- Do you have non-incendive inductive proximity sensors?
- Diffuse mode photoelectric sensors - what are the adjustment ranges?
- Do you have a steel-sensing sensor that can withstand temperature extremes, shock, and vibration?
- Can the inductive sensor NJ8-18GK-SN be ordered with terminal connections instead of leads?
What Is the Difference Between Zone 1 and Division 1?
A Zone 1 / Div. 1 industrial monitor must meet the requirements necessary for operating in the presence of ignitable concentrations of gases, vapors, or dusts that are likely to exist, either continuously or intermittently, under normal conditions. That said, the certification requirements vary according to where you will be using your equipment.
Topics: Industrial Monitors/ HMI
As an industry leader, Hilmot is constantly working to improve its innovative technologies in material handling applications. Hilmot turned to Pepperl+Fuchs, a pioneer in industrial sensors and factory automation systems. Leveraging the advantages of AS-Interface, Pepperl+Fuchs developed a motor control module compatible with Hilmot's motorized drive roller (MDR) applications—the H-20 line of MDR systems.
Schneider Electric has announced that it is discontinuing manufacturing and production of the ASI20 series of AS-Interface modules. Effective December 31, 2016, ASI20 AS-Interface modules will be obsolete. Schneider Electric has advised that no replacement products for the ASI20 modules will be available.
Pepperl+Fuchs has been named by Schneider Electric as a provider of suitable replacement modules.
Many of the sensors you use have IO-Link capability built in. But you might not know it, because they can still be used like standard sensors. For instance, all Pepperl+Fuchs IO-Link sensors boot up first in digital IO mode; they will only switch to IO-Link mode when an IO-Link master actively communicates with them.
Conventional wiring of hardware components inside a control cabinet can be a complex task: Establishing separate connections of single modules eats up time and precious cabinet space. An effective way to minimize the effort is to interconnect multiple modules using a cable with pre-configured wiring links.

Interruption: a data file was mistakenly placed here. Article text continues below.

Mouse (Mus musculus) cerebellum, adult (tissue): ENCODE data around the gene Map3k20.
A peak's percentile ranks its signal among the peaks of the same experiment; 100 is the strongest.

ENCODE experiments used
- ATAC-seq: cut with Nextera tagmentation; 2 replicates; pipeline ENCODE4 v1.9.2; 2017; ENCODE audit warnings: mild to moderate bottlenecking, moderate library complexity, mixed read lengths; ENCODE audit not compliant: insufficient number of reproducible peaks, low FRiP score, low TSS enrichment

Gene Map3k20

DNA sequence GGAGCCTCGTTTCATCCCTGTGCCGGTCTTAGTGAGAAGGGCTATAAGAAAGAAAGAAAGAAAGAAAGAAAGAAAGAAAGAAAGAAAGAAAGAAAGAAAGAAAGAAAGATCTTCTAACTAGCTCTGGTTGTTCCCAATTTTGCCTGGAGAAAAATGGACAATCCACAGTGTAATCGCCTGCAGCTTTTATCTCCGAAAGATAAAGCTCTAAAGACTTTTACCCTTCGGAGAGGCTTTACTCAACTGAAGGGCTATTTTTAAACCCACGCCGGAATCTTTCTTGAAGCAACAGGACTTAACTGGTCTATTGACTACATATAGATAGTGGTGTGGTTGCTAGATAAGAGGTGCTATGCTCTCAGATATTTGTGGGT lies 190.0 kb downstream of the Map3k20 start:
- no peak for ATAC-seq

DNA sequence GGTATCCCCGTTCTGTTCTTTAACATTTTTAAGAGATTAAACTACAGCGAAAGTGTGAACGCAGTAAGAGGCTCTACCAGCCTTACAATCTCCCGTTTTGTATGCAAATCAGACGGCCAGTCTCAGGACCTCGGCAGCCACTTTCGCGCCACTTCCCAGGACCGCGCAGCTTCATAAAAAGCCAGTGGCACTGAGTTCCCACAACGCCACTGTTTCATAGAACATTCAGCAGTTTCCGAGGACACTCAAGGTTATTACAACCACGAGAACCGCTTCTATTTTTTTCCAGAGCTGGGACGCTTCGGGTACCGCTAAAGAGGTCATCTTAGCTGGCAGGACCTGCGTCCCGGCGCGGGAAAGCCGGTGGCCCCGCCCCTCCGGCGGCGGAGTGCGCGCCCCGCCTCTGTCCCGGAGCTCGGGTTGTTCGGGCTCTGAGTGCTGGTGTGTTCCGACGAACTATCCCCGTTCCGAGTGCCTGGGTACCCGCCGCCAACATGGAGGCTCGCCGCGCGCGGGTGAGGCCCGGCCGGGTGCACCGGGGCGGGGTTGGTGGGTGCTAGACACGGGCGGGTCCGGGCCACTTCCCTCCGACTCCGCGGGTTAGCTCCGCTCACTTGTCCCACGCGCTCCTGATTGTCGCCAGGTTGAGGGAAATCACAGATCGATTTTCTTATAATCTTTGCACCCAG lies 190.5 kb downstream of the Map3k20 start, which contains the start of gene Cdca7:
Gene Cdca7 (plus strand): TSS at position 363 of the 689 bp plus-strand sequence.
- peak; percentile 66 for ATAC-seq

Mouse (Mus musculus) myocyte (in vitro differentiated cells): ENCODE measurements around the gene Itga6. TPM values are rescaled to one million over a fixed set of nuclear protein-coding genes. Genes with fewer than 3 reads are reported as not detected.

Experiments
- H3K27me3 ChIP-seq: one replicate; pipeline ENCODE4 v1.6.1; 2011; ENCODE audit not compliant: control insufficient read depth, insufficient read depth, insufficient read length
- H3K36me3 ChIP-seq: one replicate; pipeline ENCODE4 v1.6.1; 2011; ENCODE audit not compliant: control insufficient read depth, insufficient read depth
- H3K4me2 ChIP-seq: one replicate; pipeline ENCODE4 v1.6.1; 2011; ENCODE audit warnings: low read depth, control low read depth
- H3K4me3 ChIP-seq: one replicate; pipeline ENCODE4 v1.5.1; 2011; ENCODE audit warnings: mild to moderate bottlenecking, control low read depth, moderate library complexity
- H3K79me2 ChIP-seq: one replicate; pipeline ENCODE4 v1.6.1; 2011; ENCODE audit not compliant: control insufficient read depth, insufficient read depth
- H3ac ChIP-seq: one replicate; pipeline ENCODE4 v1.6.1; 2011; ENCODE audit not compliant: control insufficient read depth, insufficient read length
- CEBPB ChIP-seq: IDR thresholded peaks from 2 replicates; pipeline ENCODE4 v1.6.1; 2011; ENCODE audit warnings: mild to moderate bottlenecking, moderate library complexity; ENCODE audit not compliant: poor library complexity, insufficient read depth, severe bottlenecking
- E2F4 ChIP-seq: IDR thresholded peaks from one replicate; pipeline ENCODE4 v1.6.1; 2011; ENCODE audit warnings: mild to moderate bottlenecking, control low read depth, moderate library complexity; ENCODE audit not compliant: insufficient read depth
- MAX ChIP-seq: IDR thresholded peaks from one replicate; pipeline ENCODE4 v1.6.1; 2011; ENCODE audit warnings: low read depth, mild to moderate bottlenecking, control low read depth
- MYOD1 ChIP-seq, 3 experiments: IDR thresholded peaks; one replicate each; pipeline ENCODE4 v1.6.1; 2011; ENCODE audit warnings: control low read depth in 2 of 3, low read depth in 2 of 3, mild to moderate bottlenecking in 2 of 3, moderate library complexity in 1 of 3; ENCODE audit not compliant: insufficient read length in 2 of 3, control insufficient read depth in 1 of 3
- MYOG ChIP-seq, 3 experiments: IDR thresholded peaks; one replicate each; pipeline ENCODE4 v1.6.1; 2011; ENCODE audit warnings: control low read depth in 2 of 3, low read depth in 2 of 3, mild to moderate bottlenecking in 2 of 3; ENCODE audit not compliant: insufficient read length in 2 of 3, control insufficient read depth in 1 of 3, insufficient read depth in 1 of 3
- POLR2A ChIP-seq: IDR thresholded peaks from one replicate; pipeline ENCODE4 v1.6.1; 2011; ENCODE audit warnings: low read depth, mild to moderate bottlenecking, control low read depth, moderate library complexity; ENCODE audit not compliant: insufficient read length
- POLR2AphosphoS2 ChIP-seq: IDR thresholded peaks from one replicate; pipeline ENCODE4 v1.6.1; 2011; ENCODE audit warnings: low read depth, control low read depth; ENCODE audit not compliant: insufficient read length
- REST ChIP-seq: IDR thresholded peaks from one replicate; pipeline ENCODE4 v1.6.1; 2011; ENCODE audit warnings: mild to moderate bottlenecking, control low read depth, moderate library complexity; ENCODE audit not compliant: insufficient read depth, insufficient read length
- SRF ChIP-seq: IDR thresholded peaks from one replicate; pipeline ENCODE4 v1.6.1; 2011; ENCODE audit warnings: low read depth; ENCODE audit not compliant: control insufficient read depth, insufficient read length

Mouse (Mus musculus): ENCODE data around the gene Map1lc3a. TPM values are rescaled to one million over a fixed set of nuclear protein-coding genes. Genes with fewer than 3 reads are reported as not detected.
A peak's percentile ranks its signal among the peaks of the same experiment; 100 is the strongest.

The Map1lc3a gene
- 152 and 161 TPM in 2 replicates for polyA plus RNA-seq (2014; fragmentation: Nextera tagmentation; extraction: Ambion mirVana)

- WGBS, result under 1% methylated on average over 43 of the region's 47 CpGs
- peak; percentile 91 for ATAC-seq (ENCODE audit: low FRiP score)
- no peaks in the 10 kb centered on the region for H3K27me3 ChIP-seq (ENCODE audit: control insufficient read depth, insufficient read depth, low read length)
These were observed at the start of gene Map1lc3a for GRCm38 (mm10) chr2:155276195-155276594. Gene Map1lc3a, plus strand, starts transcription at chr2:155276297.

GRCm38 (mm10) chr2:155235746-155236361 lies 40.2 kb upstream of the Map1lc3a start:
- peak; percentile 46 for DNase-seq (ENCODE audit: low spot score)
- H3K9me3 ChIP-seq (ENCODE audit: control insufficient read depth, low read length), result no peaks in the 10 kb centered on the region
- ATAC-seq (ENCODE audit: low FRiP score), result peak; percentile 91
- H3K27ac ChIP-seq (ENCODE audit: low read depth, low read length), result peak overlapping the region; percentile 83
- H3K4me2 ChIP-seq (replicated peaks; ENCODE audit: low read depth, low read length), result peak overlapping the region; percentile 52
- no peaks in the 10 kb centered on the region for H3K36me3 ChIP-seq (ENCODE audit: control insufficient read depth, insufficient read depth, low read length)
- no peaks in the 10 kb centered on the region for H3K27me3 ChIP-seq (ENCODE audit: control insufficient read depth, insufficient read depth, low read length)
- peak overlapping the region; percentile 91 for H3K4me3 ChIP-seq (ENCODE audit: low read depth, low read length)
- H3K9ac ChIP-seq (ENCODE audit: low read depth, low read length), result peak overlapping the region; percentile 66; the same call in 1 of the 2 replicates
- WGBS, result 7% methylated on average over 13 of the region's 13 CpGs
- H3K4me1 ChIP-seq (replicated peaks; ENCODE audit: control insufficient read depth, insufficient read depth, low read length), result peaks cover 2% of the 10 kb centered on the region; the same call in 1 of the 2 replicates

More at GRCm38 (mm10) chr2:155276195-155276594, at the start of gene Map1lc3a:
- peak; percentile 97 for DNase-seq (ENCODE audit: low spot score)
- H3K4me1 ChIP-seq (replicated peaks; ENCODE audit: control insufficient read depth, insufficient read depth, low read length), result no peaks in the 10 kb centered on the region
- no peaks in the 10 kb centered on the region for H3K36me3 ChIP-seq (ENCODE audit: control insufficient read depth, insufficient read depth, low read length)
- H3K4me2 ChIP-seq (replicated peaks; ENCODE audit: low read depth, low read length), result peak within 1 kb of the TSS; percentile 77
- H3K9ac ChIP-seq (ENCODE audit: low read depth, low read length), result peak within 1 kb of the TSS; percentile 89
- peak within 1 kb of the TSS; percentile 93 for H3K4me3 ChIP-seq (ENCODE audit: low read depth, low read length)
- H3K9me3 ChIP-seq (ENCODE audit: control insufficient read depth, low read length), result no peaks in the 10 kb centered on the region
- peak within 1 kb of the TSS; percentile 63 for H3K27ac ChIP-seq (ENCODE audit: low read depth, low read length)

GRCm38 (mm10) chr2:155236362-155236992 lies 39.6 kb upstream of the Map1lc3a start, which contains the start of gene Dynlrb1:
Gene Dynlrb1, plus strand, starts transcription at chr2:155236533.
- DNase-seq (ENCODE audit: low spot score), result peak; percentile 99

This episode of Ask an Expert for industrial sensors examines and provides answers to interesting sensing questions we've received from customers just like you. We explore and answer these questions:
1. Where can I find the add-on instructions for an industrial RFID controller?
2. How do I set the time delay function on a background suppression photoelectric sensor?
3. Is there interface software to view an AS-Interface network via a laptop or PC?
4. Can I swap out a photoelectric sensor for an ultrasonic sensor in a dusty paper mill application?
AS-Interface networks consist of three main categories:
- Gateways or scanner cards (masters)
- Power supplies and repeaters (infrastructure)
- Modules and sensors (slaves)
When working with ultrasonic sensors, programming the sensor is a crucial part of any application. No matter the application, an ultrasonic sensor must be programmed to fit your specific need. Without doing this, you will not be able to use the sensor to its full potential or even set the distance at which it will work. Customers often inquire about how to set a switching distance, incorporate a blind zone, or even change the limits of their analog signal; when questions like this arise, programming is the answer and the cornerstone of any ultrasonic application.
The maximum size of an Ex pz purge enclosure is determined by the pressure and flow that can be reached inside the enclosure. For this 'how to' post, I'll use our 5500 series purge system for the examples.
Depending on your application, there are three vent options that you can use with your system. The EPV-5500-…-01, EPV-5500-…-02, or EPV-5500-…-03. Each vent opens at a different back pressure and has different flow rates, which are listed below.
Topics: Purge/ Pressurization Systems